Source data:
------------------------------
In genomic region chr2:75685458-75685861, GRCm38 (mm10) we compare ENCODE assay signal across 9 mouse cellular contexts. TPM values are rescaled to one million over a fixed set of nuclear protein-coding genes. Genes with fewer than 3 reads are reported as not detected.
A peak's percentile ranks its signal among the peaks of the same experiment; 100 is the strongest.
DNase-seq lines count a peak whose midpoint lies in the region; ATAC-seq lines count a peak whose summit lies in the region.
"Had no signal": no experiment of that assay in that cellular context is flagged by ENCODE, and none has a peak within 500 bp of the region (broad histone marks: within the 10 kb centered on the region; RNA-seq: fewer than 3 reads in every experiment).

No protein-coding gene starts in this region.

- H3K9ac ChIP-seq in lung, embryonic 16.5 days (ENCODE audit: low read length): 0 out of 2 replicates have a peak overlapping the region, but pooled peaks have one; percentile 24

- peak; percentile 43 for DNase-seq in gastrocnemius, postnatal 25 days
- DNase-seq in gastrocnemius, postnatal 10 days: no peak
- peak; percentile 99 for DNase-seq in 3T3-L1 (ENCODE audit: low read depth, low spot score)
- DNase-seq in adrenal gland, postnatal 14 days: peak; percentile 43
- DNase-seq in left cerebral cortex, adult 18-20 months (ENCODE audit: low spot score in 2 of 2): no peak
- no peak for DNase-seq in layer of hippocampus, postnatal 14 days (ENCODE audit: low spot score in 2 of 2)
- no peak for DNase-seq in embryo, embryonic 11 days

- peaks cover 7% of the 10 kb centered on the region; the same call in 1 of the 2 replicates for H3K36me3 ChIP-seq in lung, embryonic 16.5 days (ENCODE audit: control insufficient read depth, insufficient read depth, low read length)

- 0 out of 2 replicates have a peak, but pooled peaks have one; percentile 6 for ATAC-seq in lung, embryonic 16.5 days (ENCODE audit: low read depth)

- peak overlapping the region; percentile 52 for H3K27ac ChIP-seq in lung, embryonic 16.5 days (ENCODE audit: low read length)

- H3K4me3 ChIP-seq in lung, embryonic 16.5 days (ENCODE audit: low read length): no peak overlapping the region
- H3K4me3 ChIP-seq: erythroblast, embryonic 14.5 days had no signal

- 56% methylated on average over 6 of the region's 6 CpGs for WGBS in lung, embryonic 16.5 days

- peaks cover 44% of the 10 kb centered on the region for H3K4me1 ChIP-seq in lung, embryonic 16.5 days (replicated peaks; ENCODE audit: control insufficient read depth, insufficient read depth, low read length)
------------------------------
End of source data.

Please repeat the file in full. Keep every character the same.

In genomic region chr2:75685458-75685861, GRCm38 (mm10) we compare ENCODE assay signal across 9 mouse cellular contexts. TPM values are rescaled to one million over a fixed set of nuclear protein-coding genes. Genes with fewer than 3 reads are reported as not detected.
A peak's percentile ranks its signal among the peaks of the same experiment; 100 is the strongest.
DNase-seq lines count a peak whose midpoint lies in the region; ATAC-seq lines count a peak whose summit lies in the region.
"Had no signal": no experiment of that assay in that cellular context is flagged by ENCODE, and none has a peak within 500 bp of the region (broad histone marks: within the 10 kb centered on the region; RNA-seq: fewer than 3 reads in every experiment).

No protein-coding gene starts in this region.

- H3K9ac ChIP-seq in lung, embryonic 16.5 days (ENCODE audit: low read length): 0 out of 2 replicates have a peak overlapping the region, but pooled peaks have one; percentile 24

- peak; percentile 43 for DNase-seq in gastrocnemius, postnatal 25 days
- DNase-seq in gastrocnemius, postnatal 10 days: no peak
- peak; percentile 99 for DNase-seq in 3T3-L1 (ENCODE audit: low read depth, low spot score)
- DNase-seq in adrenal gland, postnatal 14 days: peak; percentile 43
- DNase-seq in left cerebral cortex, adult 18-20 months (ENCODE audit: low spot score in 2 of 2): no peak
- no peak for DNase-seq in layer of hippocampus, postnatal 14 days (ENCODE audit: low spot score in 2 of 2)
- no peak for DNase-seq in embryo, embryonic 11 days

- peaks cover 7% of the 10 kb centered on the region; the same call in 1 of the 2 replicates for H3K36me3 ChIP-seq in lung, embryonic 16.5 days (ENCODE audit: control insufficient read depth, insufficient read depth, low read length)

- 0 out of 2 replicates have a peak, but pooled peaks have one; percentile 6 for ATAC-seq in lung, embryonic 16.5 days (ENCODE audit: low read depth)

- peak overlapping the region; percentile 52 for H3K27ac ChIP-seq in lung, embryonic 16.5 days (ENCODE audit: low read length)

- H3K4me3 ChIP-seq in lung, embryonic 16.5 days (ENCODE audit: low read length): no peak overlapping the region
- H3K4me3 ChIP-seq: erythroblast, embryonic 14.5 days had no signal

- 56% methylated on average over 6 of the region's 6 CpGs for WGBS in lung, embryonic 16.5 days

- peaks cover 44% of the 10 kb centered on the region for H3K4me1 ChIP-seq in lung, embryonic 16.5 days (replicated peaks; ENCODE audit: control insufficient read depth, insufficient read depth, low read length)